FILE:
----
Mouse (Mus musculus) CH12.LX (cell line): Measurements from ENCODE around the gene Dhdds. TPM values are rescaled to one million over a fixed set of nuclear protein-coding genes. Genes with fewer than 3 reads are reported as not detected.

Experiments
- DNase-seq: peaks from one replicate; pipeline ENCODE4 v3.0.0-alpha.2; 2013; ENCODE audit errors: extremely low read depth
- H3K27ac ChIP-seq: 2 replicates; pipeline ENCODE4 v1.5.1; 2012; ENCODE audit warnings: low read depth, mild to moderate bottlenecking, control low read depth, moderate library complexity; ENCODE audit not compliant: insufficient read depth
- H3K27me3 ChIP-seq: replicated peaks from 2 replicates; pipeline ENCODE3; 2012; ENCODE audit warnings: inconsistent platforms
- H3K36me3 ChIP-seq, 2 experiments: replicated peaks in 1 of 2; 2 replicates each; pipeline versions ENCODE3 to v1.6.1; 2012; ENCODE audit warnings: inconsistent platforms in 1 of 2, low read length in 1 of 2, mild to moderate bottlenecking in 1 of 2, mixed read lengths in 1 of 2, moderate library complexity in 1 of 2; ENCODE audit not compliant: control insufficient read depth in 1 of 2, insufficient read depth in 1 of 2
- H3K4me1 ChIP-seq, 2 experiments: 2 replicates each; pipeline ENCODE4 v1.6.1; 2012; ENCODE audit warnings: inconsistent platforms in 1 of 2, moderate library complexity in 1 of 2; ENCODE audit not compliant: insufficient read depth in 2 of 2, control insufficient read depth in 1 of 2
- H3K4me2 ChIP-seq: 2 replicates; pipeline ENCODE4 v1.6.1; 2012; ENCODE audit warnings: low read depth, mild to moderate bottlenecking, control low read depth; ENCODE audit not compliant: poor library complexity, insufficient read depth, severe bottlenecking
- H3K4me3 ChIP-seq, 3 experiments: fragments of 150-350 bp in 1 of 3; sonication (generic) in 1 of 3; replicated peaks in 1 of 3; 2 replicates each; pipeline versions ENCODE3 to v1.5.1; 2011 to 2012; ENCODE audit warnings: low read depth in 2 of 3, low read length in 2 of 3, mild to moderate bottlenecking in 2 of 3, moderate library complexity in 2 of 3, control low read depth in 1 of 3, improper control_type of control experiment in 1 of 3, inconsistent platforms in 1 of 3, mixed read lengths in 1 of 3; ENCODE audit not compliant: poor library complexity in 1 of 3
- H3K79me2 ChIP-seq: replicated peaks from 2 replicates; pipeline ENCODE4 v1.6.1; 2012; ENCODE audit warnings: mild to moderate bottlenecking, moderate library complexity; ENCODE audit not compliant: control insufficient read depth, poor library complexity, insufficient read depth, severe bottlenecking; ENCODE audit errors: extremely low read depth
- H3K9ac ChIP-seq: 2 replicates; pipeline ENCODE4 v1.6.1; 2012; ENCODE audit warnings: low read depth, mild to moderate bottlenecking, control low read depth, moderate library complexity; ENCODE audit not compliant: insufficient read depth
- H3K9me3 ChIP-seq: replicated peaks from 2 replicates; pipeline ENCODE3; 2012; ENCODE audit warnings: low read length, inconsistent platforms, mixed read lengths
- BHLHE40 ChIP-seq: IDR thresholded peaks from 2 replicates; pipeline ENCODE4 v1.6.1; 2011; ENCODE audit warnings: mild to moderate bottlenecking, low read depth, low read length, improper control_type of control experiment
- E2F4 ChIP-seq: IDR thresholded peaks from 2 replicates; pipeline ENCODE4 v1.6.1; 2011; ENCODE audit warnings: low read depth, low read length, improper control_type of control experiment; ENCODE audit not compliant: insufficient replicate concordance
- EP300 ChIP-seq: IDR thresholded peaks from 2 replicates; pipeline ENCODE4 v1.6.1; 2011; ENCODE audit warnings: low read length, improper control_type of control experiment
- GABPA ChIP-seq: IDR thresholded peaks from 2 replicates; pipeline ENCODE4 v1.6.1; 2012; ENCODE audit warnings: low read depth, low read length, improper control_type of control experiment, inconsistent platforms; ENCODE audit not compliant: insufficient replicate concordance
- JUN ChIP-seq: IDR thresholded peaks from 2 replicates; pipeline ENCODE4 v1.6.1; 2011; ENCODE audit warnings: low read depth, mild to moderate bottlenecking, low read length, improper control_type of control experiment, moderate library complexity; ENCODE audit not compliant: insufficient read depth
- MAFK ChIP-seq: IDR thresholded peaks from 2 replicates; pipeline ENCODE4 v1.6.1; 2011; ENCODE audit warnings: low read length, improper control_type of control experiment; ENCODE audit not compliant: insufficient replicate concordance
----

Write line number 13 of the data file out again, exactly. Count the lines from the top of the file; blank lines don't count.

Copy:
- BHLHE40 ChIP-seq: IDR thresholded peaks from 2 replicates; pipeline ENCODE4 v1.6.1; 2011; ENCODE audit warnings: mild to moderate bottlenecking, low read depth, low read length, improper control_type of control experiment